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Digital Archive International History Declassified

November 24, 1962

MINUTES OF CONVERSATION BETWEEN CHINESE DIRECTOR OF FIRST DEPARTMENT OF ASIAN AFFAIRS ZHANG WENJIN AND AMBASSADOR OF PAKISTAN RAZA

This document was made possible with support from the MacArthur Foundation

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    Ambassador Raza expressed his support for China in the Sino-Indian border conflict, accused India of being two-faced, and talked about how people had misunderstood Pakistan in favor of India in the past.
    "Minutes of Conversation between Chinese Director of First Department of Asian Affairs Zhang Wenjin and Ambassador of Pakistan Raza," November 24, 1962, History and Public Policy Program Digital Archive, PRC FMA 105-01111-01, 5-8. Obtained by Dai Chaowu and translated by 7Brands. https://digitalarchive.wilsoncenter.org/document/114776
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Minutes of Conversation between Zhang Wenjin, Director of First Department of Asian Affairs, and [Major-General N. A. M.] Raza, Ambassador of Pakistan to China

Raza said India and the United States concluded a secret agreement as early as in 1951

Time: Morning of 24 November 1962

Place: Hotel at No. 23, Dongjiaomin Lane

Attended as Observers: China: Cheng Zhiping, Pei Monong, and Dai Enju

Pakistan: Yunus [You-na-si] and Aslam [A-si-la-mu]

Interpreter: Zhong Shukong

Recorder: Ma Jiexian and Guo Jianzai

Director Zhang [Wenjin] said that we heard via radio a report from the newspaper Dawn that, the day before yesterday, President Ayoub said at parliament that India was liable for the Sino-Indian boundary conflict and that China had consistently advocated for peaceful settlement. We believe his talk is impartial. Then [Major-General N.A.M.] Raza said there was something new. According to Pakistani radio, Foreign Minister [Muhammad] Ali [Bogra] said that India and the United States concluded a secret “Mutual Defense Assistance Agreement” as early as 1951 and the agreement was renewed in 1958. Now the effective period [of the agreement] has been extended again. The difference between Pakistan and India lies in that Pakistan entered into the treaty publicly, while India entered into the treaty secretly although it proclaims to be neutral. This is a fraud and indicates that India’s nonalignment is utterly hypocritical.

Director Zhang remarked that Raza’s words were correct. We learned about this from foreign media reports and Ambassador Ding [Guoyu’s] report. When Foreign Secretary [S.K.] Dehlavi met Ambassador Ding a few days ago, he told Ding about the secret agreement between India and the U.S. Dehlavi said that it was hoped that China would make this issue known to other countries, so that Asian and African countries could learn that India’s nonalignment was utterly hypocritical. Premier Zhou [Enlai] also attached great importance to this issue. We would be very grateful if the Embassy of Pakistan in China could provide us with more materials concerning this issue, especially because Pakistan’s Foreign Secretary said that Pakistan hoped for China to send more explanations with respect to this issue to other countries.

Raza said that he had copied the news from the radio to Marshal Chen Yi and that he would send a cable to Pakistan for more details about the agreement.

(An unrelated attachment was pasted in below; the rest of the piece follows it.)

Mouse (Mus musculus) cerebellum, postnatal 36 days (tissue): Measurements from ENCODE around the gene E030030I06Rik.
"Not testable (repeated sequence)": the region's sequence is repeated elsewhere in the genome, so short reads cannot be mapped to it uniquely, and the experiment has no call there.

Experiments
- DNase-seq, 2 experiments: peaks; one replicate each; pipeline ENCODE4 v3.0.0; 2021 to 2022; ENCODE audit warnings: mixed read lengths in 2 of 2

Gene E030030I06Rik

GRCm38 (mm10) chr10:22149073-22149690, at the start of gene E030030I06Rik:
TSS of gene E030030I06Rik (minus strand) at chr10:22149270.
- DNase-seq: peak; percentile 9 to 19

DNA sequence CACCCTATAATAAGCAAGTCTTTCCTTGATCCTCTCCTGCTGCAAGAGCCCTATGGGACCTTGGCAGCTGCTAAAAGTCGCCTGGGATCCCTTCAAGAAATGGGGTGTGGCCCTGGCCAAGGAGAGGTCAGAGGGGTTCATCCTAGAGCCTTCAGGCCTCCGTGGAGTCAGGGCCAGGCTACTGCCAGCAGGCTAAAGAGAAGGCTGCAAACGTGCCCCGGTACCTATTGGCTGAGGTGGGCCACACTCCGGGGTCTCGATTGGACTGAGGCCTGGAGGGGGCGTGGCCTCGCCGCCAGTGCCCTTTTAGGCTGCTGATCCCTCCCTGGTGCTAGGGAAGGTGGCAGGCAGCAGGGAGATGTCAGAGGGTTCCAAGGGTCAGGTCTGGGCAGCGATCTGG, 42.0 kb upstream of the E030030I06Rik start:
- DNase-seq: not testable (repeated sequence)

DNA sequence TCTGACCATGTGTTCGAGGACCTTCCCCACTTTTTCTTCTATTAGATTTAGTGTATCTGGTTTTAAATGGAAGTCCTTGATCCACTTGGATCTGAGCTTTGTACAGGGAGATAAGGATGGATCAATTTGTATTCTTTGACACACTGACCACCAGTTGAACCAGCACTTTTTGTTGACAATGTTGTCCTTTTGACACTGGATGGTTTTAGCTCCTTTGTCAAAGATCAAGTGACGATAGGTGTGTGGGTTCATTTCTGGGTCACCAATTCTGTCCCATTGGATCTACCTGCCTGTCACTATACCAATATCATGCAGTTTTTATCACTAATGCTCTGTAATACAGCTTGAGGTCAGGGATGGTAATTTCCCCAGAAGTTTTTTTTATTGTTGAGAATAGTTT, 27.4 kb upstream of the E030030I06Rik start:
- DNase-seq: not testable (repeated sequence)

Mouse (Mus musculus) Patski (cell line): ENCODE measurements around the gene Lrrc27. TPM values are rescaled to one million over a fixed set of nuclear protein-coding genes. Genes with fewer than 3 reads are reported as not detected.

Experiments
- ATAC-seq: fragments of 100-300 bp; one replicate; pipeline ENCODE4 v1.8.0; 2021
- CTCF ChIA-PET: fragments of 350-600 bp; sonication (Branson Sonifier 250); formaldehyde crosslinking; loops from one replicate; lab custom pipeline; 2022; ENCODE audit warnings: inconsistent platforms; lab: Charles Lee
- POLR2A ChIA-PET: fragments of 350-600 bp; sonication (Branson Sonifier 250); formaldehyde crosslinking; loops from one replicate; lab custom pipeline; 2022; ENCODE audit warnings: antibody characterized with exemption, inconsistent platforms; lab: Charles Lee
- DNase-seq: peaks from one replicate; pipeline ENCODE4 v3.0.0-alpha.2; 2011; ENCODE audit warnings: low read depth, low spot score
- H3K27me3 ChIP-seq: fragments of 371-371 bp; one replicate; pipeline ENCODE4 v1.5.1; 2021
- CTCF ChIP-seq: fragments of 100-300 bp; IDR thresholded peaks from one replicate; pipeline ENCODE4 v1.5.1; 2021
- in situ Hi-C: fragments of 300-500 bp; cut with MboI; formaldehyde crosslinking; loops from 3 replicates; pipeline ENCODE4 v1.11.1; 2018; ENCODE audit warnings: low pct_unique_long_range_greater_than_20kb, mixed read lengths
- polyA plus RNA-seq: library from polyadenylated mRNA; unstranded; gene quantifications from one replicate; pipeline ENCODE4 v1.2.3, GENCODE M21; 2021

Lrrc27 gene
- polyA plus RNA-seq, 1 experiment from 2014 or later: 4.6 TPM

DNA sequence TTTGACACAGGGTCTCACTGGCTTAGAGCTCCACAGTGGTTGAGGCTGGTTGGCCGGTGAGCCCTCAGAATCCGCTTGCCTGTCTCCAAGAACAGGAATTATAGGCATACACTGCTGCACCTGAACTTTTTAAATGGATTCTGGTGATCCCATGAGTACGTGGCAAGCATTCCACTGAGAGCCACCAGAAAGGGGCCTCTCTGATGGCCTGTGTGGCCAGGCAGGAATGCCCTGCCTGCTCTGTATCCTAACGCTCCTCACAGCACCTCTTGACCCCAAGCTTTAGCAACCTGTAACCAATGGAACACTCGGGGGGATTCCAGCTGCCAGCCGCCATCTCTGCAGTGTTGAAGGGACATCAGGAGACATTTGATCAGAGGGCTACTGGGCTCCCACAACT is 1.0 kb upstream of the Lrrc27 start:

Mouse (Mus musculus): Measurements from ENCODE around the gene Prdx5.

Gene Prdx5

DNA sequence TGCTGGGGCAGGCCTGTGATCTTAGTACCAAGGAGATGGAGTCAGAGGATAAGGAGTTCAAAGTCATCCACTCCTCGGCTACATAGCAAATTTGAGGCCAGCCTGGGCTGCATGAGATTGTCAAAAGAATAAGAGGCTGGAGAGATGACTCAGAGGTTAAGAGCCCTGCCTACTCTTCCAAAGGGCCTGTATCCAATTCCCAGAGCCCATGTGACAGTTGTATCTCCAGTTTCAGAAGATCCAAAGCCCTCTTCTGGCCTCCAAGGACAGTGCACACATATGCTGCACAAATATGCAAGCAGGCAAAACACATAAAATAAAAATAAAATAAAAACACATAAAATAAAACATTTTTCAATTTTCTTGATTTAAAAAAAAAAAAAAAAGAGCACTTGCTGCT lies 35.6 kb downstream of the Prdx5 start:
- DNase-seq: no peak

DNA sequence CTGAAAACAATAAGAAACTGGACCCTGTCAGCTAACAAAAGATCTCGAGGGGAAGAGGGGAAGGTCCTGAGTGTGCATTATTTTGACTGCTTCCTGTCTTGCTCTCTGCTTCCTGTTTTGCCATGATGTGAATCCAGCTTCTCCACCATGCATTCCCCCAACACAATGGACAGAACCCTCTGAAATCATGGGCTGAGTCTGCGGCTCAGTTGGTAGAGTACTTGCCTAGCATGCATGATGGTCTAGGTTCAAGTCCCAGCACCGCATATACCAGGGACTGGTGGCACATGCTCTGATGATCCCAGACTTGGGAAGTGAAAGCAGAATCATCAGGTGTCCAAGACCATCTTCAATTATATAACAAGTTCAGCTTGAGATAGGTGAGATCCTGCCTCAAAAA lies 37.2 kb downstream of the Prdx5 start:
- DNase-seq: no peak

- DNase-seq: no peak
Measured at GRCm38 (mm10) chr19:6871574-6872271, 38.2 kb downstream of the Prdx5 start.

Raza also said that he often joked with Chinese friends about what he said in 1952 and 1953. At that time, China’s judgment of India’s attitude was incorrect. Director Zhang said that China and India had been in contact for two years at that time, while Pakistan and India had been in touch for many years, so Pakistan was more experienced. Raza said that at the time, China’s judgment of Pakistan’s attitude was also incorrect. When the treaty was signed, he publicly said to Premier Zhou that the danger was not China but India; so Pakistan had to take measures to protect itself. Pakistan always keeps its word. For example, Pakistan refused the United States’ request for Pakistan to dispatch troops to Thailand. Pakistan was not willing to send troops because it was not defensive. Pakistan does its utmost to get along well with all countries. But India’s propaganda campaign was so strong that people believed India more than Pakistan. Pakistan was not ambitious to expand because it had one million people and enough land. Pakistan was a new country and it had a lot of things to do to improve the people’s living conditions, so it was unable to maintain a large army. Military expenditure accounted for 53 percent of Pakistan’s budget, and all of these were imposed on Pakistan. If there were no troubles between Pakistan and India, Pakistan would have been able to cut military expenditures in half, not enter into any treaties, and get along well with other countries. Pakistan entered into treaties not because of China or Russia, but because of India. In this regard, India should be responsible. Although India was against Pakistan entering into treaties, it entered into the agreement secretly. God knows what other things were done by India and the United States. According to recent news, India wants to break up Sino-Soviet relations. He also said that, without any basis, India has made propaganda [stating] that there were many disputes in the Sino-Pakistan boundary negotiations and that no understanding was reached. When he visited Hong Kong, Indian newspapers reported that General Raza was going to Karachi for very important negotiations. No matter how groundless India’ propaganda was, India hoped people would believe some of it. This is why Pakistan was very ardent that an understanding and settlement should be reached as early as possible with respect to the Sino-Pakistan boundary issues.

Director Zhang said that China hoped the boundary agreement could be reached soon in the spirit of mutual understanding and accommodation.